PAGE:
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How To Have Self Discipline

One of the most common problems I see in my practice as a therapist is the problem of lack of self discipline. Without the ability to discipline yourself your can be assigned to a life of procrastination, unfinished business, financial, emotional, and relationship failure. You can learn to discipline yourself if you are willing to effort. And it is really worth the effort. Here are some thoughts on self discipline.

The construction or the putting together of anything of value requires basic elements, all of which must be strong and true for successful completion. In building a home not only must the site be buildable and the foundation have integrity, so must the framing, the roofing, the electrical, the plumbing, and all of the other basic ingredients of a sturdy home. If even one of the building elements has been compromised, it is possible for the project to fail and necessitate much time and energy in repair and reconstruction. The same is true for human beings. We cannot expect to have any happiness unless we build each aspect of our lives with integrity. No one can build anything of lasting value and happiness without the following ingredient: discipline. Certainly there are other aspects to happiness we cannot do without, but all of these fall by the wayside without discipline. Discipline is the backbone of manifestation on the physical, emotional, mental, and spiritual planes. Develop discipline practiced with wisdom, love, and right action.

 

As children we are often exposed to discipline of an unhealthy nature–too much emphasis on that which is not important and too little on that which is, or an unbalanced view of discipline. For example, the child who is modeled to earn at the cost of compassion for others is given an unbalanced view of discipline. Children often see the inequity and lack of wisdom in such behavior and may react by denying their own development of discipline. Another example of this is the child who is disciplined unfairly with unkind words and swats. He may inwardly decide that he will not learn to discipline himself so as to express his unhappiness with his parents. On the flip side, children who have been treated with great indulgence will get the message that the world owes them an easy road and resents those who would ask them to be responsible and constantly let themselves down. Such children grow to be very unhappy adults. All of us have been damaged in our childhood regarding discipline in some way by over discipline, under discipline, unbalanced discipline, or the wrong kind of discipline. It is up to us to identify the problem within ourselves and correct it.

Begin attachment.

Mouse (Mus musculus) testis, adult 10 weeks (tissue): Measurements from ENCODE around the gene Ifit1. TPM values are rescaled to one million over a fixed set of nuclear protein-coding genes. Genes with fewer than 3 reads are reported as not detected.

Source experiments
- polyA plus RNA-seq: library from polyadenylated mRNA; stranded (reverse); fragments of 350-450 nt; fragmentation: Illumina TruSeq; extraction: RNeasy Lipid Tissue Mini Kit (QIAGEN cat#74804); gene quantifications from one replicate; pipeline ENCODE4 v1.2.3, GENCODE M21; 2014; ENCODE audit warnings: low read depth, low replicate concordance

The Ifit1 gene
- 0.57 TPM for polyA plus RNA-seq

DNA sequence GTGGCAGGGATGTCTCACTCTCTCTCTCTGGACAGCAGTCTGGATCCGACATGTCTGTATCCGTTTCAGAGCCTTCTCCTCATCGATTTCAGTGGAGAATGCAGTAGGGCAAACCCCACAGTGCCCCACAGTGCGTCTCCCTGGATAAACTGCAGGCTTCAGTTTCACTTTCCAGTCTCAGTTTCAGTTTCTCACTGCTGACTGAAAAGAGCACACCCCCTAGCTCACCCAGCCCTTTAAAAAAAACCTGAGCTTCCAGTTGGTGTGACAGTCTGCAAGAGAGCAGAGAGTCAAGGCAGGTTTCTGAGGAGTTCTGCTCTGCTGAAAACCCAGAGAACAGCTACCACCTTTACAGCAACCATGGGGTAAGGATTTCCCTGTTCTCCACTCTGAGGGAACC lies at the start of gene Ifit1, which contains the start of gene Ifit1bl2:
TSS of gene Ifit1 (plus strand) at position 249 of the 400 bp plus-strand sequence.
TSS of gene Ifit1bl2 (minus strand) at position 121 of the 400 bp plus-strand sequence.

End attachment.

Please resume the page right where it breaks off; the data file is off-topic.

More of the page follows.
Learning correct discipline can literally set us free. Think of something of value that you have completed in your life. That it was completed, how well it was completed, and how long it took to complete were all determined by your own self-discipline. Remember how good you felt when you were done. That feeling of satisfaction justified all your effort and sacrifice. A person disciplined with wisdom is a person who feels free. How do you develop discipline? First, look back and identify what you experienced of discipline in your childhood and what inner decisions you made about yourself and discipline. Notice the patterns that developed from these decisions and how these patterns are in action today. Make some new decisions now based on your adult perspective of wise and loving self-discipline. Put these new decisions or behavior changes into action in your life.

 

Here are some behavior changes you may decide to put into action: (1) Learn delayed gratification. This is an important part of mature adult behavior. People who cannot delay their gratification do not have a clear and committed vision of what will make them happy. They are willing to have lesser satisfaction, even compromise their integrity in order to have what seems to be within easy reach. Some would rather hate than wait and create love. Some would rather pay the price of their very health than eat what is nutritious or exercise. Learn to wait for what you really want. If you don’t you will be unsatisfied and unconsciously attempt to fill the need again and again. Unhappiness reigns as a result. (2) Evaluate priorities and create a vision for your own personal goals. Keep your inner eye constantly on your vision and do not compromise for anything less. (3) Look at the company you keep. Notice what is being reinforced by your people environment. Take action and develop some new friends that model wise and loving self-discipline. (4) Gut it out. Just do it. Accept that this is effort. Love yourself.

I am Wendy Hill, Ph.D. and I have been in practice as a therapist in Encinitas, California for many years. Please connect with me and check out my website, wendyhill.com. Psychotherapy with hypnotherapy is better than therapy. Check it out.

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